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The Arecibo Radio Telescope Is Under Repairs after a Tragic Occurrence Caused the Whole Observatory to Shut Down

One of the largest telescopes in the whole world has just been destroyed after a broken cable has torn a sizeable 100-foot hole at the Puerto Rico Rico’s Arecibo Observatory. The entire instrument was taken offline, and using it again will only be possible after repairs are made. The cable that fell unexpectedly was 3-inch in diameter. The University of Central Florida reported that the event occurred on Monday.

All of the pictures taken at the Arecibo Observatory display that numerous twisted panels, which are part of the 1,000-foot dish, are left hanging from the structure and even lying on the ground. It happened when the cable fell, which caused the damage of several panels of the Gregorian Dome, which is installed above the dish, being a pivotal component to intercept signals from outer space.

The director of the observatory, Francisco Cordova, has declared that a team of experts is currently assessing the impact of this situation. Their main concern is to make sure that the observatory’s repairs are handled with care and that all the facilities are protected, in order to get back to work to full operations as soon as possible.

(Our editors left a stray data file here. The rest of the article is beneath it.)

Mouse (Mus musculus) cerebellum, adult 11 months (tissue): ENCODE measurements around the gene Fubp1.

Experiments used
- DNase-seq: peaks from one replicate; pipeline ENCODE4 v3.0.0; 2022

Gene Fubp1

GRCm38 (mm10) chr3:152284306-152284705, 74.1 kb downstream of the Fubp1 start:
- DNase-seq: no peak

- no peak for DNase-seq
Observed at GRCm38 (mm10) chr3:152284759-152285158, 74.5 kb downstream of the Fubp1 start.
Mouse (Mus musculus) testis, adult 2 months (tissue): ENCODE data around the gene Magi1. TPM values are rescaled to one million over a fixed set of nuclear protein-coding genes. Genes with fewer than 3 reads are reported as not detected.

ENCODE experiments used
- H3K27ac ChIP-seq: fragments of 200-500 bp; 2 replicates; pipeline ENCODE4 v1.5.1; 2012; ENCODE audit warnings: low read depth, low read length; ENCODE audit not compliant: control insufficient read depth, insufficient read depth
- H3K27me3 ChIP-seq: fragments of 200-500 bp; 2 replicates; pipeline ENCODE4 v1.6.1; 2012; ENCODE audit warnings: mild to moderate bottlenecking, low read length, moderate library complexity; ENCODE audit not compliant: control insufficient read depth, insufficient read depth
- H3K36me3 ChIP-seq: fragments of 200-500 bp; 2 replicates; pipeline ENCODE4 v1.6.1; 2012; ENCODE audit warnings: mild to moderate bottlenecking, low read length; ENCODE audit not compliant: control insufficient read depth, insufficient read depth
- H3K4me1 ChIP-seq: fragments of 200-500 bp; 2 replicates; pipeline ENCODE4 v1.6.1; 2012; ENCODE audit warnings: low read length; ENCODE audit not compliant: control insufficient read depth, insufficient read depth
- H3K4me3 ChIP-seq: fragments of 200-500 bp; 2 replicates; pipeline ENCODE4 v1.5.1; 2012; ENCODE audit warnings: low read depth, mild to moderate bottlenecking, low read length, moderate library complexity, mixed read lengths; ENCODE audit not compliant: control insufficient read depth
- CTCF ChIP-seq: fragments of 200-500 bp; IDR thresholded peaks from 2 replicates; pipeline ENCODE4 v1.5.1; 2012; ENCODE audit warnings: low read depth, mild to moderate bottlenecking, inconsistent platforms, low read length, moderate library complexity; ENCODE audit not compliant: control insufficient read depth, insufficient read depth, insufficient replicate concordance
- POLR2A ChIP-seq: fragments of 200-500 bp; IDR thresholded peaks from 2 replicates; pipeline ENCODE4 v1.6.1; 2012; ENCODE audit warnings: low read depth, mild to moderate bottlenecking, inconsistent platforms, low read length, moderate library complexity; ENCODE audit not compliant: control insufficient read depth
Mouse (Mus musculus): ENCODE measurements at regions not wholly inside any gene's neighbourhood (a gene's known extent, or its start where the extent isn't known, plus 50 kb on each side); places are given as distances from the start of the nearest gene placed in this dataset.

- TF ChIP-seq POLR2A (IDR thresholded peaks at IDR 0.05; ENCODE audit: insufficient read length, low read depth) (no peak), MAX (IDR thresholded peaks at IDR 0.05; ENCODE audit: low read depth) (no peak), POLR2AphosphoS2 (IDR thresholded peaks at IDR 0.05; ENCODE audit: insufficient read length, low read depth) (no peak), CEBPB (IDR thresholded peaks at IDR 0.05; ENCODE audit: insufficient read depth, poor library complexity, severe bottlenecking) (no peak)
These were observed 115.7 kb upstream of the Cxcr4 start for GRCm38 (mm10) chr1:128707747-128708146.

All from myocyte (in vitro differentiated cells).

Up until now, there has been no explanation given as to what caused the cable to fell, and the owners are still not sure about how much time will the repairs take. In addition to this, the directors are planning on making several tests for all the other cables, intending to make sure that this event will not happen again in the near future.

The importance of the Arecibo Observatory is crucial to scientists. Since 1963, the observatory has been a helping hand when it comes to detecting new planets outside our solar system, as well as during the Search for Extraterrestrial Intelligence study. Until 2016 it has been the world’s biggest radio telescope when a Five-hundred-meter Aperture Spherical Radio Telescope was launched in China.

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